More than 2,000 years ago, the Greeks and Romans used mirrors to concentrate the sun’s energy and light torches for their religious ceremonies. And even the photovoltaic effect — a means to convert light into electricity that remains a key technology today — dates back nearly 200 years, to French scientist Edmond Becquerel’s groundbreaking work.
Despite this long history and a record of extraordinary technological advances, solar power remains an almost imperceptible speck in the global energy picture, the source of less than 1 percent of world energy production in 2008. But that might be changing, as environmental concerns and geopolitics drive new solar research and implementation. Ken Zweibel, head of the George Washington University Solar Institute, maintains that “a massive switch from coal, oil, natural gas and nuclear power plants to solar power plants could supply 69 percent of the U.S.’s electricity and 35 percent of its total energy by 2050.”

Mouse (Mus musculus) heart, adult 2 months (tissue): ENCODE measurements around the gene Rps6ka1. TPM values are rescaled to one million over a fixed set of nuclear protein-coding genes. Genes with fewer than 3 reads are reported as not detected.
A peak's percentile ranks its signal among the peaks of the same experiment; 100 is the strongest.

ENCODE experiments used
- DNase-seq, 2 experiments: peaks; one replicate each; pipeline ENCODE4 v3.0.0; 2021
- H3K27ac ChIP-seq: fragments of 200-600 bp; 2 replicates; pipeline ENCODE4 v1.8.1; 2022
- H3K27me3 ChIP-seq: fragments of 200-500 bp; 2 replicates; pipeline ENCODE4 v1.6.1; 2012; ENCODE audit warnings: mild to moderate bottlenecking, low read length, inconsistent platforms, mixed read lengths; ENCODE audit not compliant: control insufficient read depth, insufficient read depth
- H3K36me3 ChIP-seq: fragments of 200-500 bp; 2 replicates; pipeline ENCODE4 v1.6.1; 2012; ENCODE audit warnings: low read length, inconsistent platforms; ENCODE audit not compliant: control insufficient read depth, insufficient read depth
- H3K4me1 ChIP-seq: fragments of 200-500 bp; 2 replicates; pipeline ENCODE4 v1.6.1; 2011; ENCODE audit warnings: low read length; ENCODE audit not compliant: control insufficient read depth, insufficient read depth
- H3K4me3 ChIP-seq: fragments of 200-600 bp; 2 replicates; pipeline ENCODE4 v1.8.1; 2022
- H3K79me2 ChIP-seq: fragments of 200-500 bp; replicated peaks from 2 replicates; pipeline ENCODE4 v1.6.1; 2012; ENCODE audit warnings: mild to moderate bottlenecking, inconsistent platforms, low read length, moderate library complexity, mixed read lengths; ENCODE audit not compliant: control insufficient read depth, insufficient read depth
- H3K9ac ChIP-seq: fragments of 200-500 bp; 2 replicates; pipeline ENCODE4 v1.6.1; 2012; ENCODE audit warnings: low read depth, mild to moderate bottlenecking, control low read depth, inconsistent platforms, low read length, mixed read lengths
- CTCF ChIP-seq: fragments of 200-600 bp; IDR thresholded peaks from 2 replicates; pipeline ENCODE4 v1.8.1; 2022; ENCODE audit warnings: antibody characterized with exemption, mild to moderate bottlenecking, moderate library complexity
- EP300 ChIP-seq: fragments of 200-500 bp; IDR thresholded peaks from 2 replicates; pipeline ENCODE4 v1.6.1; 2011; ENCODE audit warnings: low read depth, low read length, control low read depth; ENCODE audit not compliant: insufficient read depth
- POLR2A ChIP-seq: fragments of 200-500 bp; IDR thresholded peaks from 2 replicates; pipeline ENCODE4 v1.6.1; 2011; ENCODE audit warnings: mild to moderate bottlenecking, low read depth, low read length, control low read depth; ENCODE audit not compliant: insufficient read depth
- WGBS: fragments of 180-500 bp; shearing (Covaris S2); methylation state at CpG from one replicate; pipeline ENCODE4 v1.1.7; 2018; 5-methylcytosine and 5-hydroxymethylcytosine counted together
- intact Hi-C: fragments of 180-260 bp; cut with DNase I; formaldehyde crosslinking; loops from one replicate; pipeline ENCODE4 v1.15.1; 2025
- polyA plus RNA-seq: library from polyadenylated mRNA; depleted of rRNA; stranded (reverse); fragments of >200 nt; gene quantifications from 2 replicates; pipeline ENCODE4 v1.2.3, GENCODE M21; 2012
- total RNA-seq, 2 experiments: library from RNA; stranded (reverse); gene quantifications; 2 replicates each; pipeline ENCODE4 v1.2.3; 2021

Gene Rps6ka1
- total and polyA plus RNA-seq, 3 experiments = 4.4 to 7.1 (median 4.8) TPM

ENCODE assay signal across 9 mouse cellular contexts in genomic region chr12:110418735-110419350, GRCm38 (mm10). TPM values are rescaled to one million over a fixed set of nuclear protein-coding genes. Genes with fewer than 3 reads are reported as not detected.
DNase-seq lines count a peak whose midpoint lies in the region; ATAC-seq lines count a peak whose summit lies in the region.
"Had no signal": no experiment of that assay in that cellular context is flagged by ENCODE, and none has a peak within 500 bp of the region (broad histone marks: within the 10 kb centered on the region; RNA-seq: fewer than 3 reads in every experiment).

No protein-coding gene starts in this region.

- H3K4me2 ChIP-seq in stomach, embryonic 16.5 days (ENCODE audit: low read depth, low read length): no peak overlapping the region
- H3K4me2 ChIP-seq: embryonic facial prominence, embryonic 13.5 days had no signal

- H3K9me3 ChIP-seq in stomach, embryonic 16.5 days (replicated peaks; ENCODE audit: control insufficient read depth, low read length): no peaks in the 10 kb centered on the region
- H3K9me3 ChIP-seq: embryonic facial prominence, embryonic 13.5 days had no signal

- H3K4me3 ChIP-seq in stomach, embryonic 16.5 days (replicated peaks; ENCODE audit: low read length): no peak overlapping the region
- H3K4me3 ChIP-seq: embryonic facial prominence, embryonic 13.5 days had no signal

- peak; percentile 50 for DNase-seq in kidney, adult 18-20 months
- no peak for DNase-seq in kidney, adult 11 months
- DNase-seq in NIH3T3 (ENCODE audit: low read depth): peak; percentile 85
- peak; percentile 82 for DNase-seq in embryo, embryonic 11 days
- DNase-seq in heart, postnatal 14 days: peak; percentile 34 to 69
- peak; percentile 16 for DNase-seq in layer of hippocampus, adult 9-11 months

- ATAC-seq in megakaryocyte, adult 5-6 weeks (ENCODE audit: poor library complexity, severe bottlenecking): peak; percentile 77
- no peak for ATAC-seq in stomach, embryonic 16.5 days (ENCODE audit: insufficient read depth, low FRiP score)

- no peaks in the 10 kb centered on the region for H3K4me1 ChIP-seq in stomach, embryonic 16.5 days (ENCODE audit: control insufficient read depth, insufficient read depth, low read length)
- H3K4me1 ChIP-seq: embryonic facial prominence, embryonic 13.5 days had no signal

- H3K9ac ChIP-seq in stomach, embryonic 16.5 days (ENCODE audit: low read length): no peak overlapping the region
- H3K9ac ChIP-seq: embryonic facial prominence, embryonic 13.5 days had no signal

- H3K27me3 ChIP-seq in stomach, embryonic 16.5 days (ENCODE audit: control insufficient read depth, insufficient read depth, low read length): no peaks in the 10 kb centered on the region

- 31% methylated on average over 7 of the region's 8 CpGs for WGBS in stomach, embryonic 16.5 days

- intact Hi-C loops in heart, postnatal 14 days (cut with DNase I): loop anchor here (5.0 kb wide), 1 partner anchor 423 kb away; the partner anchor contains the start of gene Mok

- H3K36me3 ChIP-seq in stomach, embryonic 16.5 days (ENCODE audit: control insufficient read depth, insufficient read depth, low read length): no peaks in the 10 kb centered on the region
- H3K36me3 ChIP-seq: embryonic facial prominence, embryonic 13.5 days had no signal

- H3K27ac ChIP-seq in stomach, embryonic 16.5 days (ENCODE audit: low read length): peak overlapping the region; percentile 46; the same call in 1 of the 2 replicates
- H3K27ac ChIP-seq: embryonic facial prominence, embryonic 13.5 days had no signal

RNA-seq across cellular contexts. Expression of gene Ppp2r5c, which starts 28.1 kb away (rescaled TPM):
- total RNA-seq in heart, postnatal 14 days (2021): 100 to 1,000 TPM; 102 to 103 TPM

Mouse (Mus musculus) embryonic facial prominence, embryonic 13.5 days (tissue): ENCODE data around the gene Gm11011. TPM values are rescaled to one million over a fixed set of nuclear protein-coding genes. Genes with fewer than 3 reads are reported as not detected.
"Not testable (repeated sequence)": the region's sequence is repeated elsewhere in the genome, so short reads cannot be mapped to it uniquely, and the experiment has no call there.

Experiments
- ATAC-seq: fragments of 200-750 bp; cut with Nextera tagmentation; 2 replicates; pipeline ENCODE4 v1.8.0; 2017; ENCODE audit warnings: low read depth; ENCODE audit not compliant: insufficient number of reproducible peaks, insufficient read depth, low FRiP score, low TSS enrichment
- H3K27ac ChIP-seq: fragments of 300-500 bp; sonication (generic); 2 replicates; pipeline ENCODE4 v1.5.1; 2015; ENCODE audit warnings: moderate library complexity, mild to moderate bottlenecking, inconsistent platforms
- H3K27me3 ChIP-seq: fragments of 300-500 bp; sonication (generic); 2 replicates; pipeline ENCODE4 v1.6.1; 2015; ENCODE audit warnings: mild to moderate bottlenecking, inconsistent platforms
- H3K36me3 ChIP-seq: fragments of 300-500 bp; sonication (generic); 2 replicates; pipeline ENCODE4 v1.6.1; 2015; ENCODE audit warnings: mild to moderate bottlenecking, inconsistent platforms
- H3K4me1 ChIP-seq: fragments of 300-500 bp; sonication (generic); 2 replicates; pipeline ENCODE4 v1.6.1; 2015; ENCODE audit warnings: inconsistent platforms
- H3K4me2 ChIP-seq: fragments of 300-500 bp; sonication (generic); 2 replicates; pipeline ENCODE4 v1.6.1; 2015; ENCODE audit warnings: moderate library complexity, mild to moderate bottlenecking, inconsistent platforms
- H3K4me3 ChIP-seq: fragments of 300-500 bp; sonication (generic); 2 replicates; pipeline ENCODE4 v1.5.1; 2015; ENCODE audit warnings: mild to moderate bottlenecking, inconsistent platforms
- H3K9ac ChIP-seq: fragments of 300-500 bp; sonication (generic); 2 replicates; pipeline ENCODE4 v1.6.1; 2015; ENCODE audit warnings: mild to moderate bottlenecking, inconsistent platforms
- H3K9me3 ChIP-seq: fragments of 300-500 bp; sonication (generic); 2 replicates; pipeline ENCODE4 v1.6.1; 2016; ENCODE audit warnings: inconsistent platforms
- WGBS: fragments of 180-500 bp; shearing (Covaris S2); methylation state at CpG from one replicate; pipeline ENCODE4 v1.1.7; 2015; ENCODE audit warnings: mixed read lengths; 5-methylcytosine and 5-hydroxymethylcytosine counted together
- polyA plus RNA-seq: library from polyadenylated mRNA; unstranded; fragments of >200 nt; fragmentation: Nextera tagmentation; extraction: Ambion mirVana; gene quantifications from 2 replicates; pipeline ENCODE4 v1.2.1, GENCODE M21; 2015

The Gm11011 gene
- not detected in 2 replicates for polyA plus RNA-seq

Although methods for taking advantage of energy produced from the sun are myriad, the U.S. government narrows the field to five major areas. Two of those five — photovoltaics and concentration of solar power (CSP) — hold out hope for large-scale power generation, with solar hot water, passive solar and solar process heat playing important but lesser roles.